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Genetic and Rare Diseases Information Center (GARD)

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Cystic fibrosis

Other Names for this Disease
  • CF
  • Mucoviscidosis
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Your Question

We have been told that my newborn grandson has been classified as a carrier for cystic fibrosis.  I know that if both parents have the defective gene, the child has a 25 percent chance of actually getting CF, and a 50 percent chance of being a carrier.  My question is, can the child be a carrier if only one parent has the defective gene? 
Thank you.

Our Answer

We have identified the following information that we hope you find helpful. If you still have questions, please contact us.

Can the child be a carrier if only one parent has the defective gene? 

Yes. A child who has one parent with a defective (mutated) copy of the CFTR gene has a 50% (1 in 2) chance to also be a carrier. Each person has two copies of each gene and passes along one of those copies to his or her child. Therefore, a carrier of CF can pass either the normal or mutated copy of the gene to each child. If a child’s parent has CF, or two mutated copies of the gene, the child will definitely be a carrier for CF. Because CF is an autosomal recessive condition, carriers typically do not have any signs or symptoms of the condition.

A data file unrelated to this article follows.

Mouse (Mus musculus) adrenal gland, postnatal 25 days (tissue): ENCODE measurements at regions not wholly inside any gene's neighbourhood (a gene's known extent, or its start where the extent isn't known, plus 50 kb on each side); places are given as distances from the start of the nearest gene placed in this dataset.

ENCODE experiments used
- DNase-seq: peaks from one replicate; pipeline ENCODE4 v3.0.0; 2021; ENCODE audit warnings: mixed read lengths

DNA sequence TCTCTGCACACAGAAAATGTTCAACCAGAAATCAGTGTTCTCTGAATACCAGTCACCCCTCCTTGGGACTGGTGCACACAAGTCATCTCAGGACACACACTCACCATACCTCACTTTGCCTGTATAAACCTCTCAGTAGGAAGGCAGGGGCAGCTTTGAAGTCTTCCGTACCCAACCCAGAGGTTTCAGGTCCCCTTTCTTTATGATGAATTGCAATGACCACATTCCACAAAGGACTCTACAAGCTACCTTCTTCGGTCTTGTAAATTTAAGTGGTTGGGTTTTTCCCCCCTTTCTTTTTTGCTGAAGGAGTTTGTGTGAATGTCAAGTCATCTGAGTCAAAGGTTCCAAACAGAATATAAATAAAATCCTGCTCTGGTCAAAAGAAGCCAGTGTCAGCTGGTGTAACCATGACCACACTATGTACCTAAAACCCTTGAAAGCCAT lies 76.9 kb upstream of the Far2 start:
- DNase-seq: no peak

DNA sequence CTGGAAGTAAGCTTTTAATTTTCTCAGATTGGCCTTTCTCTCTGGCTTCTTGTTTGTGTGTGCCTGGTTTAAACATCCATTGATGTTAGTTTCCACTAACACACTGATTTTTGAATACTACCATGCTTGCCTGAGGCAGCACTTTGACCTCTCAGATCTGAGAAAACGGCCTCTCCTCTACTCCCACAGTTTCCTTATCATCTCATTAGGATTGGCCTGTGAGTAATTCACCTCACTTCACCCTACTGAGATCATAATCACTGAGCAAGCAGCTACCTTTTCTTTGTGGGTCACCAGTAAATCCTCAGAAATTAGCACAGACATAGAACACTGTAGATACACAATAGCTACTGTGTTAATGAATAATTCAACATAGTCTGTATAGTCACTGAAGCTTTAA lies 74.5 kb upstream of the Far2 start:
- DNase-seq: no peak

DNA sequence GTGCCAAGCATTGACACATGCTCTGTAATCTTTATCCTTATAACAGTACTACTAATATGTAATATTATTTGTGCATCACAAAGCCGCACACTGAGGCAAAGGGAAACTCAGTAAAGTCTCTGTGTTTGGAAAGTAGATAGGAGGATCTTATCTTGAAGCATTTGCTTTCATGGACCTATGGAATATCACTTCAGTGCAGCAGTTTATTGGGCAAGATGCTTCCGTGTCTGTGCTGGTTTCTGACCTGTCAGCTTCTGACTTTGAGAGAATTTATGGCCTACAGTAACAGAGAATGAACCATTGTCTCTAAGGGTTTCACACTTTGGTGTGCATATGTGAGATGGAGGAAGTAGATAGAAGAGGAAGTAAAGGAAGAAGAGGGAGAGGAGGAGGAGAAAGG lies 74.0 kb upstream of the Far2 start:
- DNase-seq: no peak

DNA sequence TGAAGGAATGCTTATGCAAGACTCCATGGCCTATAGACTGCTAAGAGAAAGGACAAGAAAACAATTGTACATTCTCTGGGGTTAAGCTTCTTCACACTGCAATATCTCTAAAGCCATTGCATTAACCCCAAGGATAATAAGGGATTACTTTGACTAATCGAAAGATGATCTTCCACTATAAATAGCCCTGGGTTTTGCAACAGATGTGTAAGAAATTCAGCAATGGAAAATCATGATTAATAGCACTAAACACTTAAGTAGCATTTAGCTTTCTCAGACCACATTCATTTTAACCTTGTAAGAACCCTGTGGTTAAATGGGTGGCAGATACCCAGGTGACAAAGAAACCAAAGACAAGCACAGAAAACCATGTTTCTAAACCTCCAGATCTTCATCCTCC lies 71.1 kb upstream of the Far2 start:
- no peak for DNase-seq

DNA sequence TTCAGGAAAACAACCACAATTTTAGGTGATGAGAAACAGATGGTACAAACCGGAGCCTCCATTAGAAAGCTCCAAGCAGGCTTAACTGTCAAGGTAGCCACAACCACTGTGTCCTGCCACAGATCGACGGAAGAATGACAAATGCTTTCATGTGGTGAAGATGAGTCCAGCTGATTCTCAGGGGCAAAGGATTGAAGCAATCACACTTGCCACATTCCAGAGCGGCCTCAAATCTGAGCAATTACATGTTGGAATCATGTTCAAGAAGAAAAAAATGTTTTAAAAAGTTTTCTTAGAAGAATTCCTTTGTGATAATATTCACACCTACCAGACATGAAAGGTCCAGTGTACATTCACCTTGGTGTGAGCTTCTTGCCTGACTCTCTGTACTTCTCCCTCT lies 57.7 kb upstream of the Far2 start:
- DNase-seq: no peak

Individuals with specific questions about the genetics of the CFTR gene in their family should speak with a genetics professional.
Last updated: 6/19/2012

How can I find a genetics professional in my area?

Genetics clinics are a source of information for individuals and families regarding genetic conditions, treatment, inheritance, and genetic risks to other family members. More information about genetic consultations is available from Genetics Home Reference. To find a genetics clinic, we recommend that you contact your primary healthcare provider for a referral.

The following online resources can help you find a genetics professional in your community:
Last updated: 10/18/2013